Note in the title of this post the word ‘fussy’. This is probably an understatement. From day one of starting solids, Esmé would not allow anyone to feed her. This was due to the ‘ I want to do everything myself’ attitude. A personality trait she has probably inherited from me but this is still pretty annoying. Now in all honesty, the food part is not something we got right when we left New Zealand to go through Asia. We thought we had it sorted and we started off good but trying to feed a fussy baby whilst travelling was a stressful part of our trip.
We started weaning at 6 months. Luckily we were relatively static in New Zealand at the time so it gave me the opportunity to cook, try flavours and get an idea of what she liked, which wasn’t much. I soon realised I would have my work cut out for me in planning the next couple of months travelling and weaning.
As they say you live and learn, so here are some tips based on getting it wrong, and sometimes right.
Research your accommodation
We always had a criteria of a good breakfast when looking at reviews. Breakfast for adults and babies are similar so you can’t go wrong with feeding a baby decent cereal, toast, fruits and yoghurt, for example. Most of these are adaptable to your baby’s age. Our biggest problem with this was Esmé became spoilt for choice and ultimately acted that way too! When we got home she couldn’t understand why there was a measly bowl of Weetabix in front of her.
Bring lots of familiar non-perishable snacks
This was our biggest mistake. We didn’t bring enough sucky fruit pouches. We picked a load up on our way through Australia. We used those Rafferty ones and now we are in the UK we use Ella, they are the same. Perfect because there are no additives, so no guilt when it comes to snack time. We couldn’t find anything like this until we got to Hong Kong. My advice is to bring enough for your trip or make sure to factor in a country mid-trip that will have such products. We also brought oat bars, compressed fruit snacks and so on.
Use Google Translate
Before we left New Zealand we discovered little lady had an egg allergy. I translated this important information and printed it out using Google Translate. I showed it in every restaurant. In most cases they understood me when I told them but I would always make double sure by showing the text in their own language. I also translated things like ‘can you blend that please’ or ‘can you heat that please’. This proved very useful.
Breastfeed, if possible
It goes without saying that it’s going to be much easier to feed on the go when all you have to do is get your boob out. I know not all mums can do this so my advice for formula fed babies is to, as above, translate some information that will be helpful for you and research some good sterilising bags. Similar to snacks, probably bring formula with you or factor a place in mid-trip you know you will be able to get the formula you want.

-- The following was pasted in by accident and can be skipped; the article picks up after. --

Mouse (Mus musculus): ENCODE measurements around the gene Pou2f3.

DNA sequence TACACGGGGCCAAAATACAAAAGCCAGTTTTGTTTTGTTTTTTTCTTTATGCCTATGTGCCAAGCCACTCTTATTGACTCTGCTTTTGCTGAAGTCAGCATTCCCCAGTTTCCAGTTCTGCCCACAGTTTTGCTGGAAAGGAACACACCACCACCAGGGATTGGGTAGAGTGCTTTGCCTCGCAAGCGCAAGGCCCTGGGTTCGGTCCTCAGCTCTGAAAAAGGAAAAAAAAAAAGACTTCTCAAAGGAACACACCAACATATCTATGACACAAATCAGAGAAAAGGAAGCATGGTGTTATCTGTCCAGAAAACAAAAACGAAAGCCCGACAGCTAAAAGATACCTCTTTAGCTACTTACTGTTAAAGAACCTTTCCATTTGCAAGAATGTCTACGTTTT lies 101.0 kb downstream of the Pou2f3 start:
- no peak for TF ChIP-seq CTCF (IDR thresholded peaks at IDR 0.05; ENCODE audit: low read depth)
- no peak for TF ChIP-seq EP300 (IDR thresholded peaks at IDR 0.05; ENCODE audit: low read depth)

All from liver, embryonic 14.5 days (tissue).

We actually brought sterilising tablets with us but having discovered these, I think they are way better. There are plenty on the market to choose from and they wont take any room in your luggage.
Visit the local markets and buy fresh fruits and vegetables
In Vietnam, for example, we went to the local market and bought bananas, mangoes, sweet potatoes and carrots. Albeit a pain if you are not staying at a self catering place to cook, we on occasion cooked up some sweet potato in a kettle and it worked a treat! Most hotels and hosts are more than accommodating and might even cook them for you if you ask them nicely. Make sure to have it translated in advance to avoid miscommunication.
Don’t bring a pen knife
- We brought one to chop fruits but Shaun had his taken off him. Handy while it lasted!
Familiar eating utensils
We brought a silicone bowl, spoon and bib with us. Really easy as you just wipe them clean. We also brought a stainless steel bottle to keep water cool.
For obvious reasons, use bottled water and look out for the ones that don’t have additives such as potassium and sodium, they are not so good for baby.
You’ll need lots of wipes
That goes without saying!
Bring a good clip-to-the-table high chair
We have a review of a clip on high chair on the blog here. It’s really small and it literally clips onto the side of the dining table. Easy to carry around and perfect for less developed countries where they generally don’t have high chairs. Again, we found this after our big trip, it would have been so handy the first time around.
Let baby explore and try different flavours
I let Esmé try most things I was eating as long as it wasn’t too spicy. Honestly, she surprised me with the dishes she took a liking to. A favourite in Vietnam was the Cao Lao noodle dish!
Try to have some meals by yourself or while baby is asleep
As much as mealtimes are a time for family, we got plenty of it! Sometimes I just needed a quiet meal where her hands weren’t stuck in the middle of my plate. You learn to appreciate your nap time at home where you can have lunch in peace. I think it’s important for sanity.
Don’t fret when they don’t eat
Sometimes little lady just wouldn’t eat much for a few days. She does this regularly so it was no different when we were away. I guess you should only worry if it is out of character.
Since our big trip, I have learnt a lot of our issues were related to our little one being fussy. I do feel if we had a baby that loved their food it would have been a lot easier to manage. So if you do have a kid that likes their grub and has a good appetite I think you will find it a lot easier. But if you know you will be feeding a fussy baby whilst travelling, hopefully you will find this helpful.
Have any of your own tips for feeding a fussy baby whilst travelling? I would love to know… Leave a comment below!
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